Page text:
Senate Dems consider procedural move to pass reform with public option

So it all comes down to this, despite President Obama's trying ever so hard for the length of his junior presidency to be bipartisan. Senate Democrats, tired of worrying about getting the 60 votes need to overcome a filibuster on any health reform bill they might propose, have a plan in mind that would allow them to pass their bill with a simple majority.

The public option, a public insurance plan established to compete with commercial plans, has become perhaps the most contentious issue at this stage of the health reform debate. However, with widespread opposition to this option from Republicans, it now seems unlikely that the Senate Dems can pull together a bipartisan compromise including this or or some other proposals opposed by conservatives.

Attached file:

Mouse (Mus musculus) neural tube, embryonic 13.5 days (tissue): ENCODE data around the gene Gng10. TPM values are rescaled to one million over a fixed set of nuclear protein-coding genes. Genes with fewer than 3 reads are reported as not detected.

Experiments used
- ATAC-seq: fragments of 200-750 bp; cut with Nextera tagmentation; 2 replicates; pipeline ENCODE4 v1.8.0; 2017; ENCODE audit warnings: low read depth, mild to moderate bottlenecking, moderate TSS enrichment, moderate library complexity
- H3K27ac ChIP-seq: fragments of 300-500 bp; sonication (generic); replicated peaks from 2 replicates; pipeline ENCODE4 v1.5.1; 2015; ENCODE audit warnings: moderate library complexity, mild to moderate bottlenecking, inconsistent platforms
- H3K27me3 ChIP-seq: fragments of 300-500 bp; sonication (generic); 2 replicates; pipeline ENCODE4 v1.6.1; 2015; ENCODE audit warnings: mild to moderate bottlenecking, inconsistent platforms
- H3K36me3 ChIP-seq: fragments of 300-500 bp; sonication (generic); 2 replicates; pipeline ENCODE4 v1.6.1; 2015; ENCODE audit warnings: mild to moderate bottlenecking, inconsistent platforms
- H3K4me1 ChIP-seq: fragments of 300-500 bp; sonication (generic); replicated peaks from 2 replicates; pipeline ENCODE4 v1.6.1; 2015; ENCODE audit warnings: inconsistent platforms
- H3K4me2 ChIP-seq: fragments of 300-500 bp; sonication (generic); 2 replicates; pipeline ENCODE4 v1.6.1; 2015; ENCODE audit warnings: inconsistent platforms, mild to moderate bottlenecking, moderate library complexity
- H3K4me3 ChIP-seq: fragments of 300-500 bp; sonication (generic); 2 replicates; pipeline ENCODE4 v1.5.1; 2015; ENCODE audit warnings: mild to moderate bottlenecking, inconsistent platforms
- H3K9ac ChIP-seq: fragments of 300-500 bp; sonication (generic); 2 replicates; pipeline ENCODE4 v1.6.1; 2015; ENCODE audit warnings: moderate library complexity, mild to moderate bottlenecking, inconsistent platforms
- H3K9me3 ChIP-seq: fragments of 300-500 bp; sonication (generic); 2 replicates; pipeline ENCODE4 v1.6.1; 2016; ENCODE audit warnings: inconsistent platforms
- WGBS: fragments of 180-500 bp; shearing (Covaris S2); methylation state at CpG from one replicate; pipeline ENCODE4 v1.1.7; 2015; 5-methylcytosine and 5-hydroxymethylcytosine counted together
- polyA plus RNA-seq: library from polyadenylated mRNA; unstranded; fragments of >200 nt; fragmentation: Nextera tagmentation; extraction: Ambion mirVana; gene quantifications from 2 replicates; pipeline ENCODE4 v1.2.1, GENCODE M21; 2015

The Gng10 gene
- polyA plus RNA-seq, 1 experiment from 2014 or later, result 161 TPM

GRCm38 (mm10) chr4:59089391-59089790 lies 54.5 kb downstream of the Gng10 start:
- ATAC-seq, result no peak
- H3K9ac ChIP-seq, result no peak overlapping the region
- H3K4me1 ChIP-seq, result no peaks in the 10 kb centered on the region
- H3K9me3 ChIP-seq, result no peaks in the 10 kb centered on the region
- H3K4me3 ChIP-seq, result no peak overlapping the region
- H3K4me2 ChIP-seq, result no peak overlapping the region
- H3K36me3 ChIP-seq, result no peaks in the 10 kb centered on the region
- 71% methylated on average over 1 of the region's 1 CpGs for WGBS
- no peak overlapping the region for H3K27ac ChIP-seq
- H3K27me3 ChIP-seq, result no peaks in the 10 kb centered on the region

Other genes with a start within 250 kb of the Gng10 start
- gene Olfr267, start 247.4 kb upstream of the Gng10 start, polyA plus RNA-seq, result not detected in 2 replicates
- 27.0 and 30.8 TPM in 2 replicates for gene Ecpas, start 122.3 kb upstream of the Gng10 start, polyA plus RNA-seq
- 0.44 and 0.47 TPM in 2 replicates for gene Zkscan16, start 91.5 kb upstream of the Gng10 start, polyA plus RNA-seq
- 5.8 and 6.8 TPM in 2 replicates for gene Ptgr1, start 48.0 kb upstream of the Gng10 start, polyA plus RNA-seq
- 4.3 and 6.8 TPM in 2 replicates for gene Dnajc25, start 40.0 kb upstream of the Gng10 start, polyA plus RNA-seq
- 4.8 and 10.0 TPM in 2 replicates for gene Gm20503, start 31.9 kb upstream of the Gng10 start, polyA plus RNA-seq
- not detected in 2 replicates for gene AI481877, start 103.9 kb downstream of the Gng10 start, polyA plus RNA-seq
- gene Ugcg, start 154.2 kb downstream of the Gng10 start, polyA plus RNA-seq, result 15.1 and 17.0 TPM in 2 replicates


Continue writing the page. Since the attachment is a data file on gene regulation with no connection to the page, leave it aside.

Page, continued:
To the rescue, Democrats hope, may come a form of parliamentary parlor trick. The procedure, known as budget reconciliation, would allow Dems to pass a health bill in the Senate with a simple majority, even if there's no Republican support. All they'd have to do, under Senate rules, would be to show that the public plan changed federal spending or revenues and that such effects weren't just "merely incidental" to the health policy changes.

Of course, Republicans are already crying foul at the notion of using this approach to ram through a reform bill. But given how hard the White House is pushing for a prompt resolution of this process--and the big gap between the two sides--Senate Dems may have little choice in the matter.

To learn more about the Senate Dems' plans:
- read this piece in The New York Times

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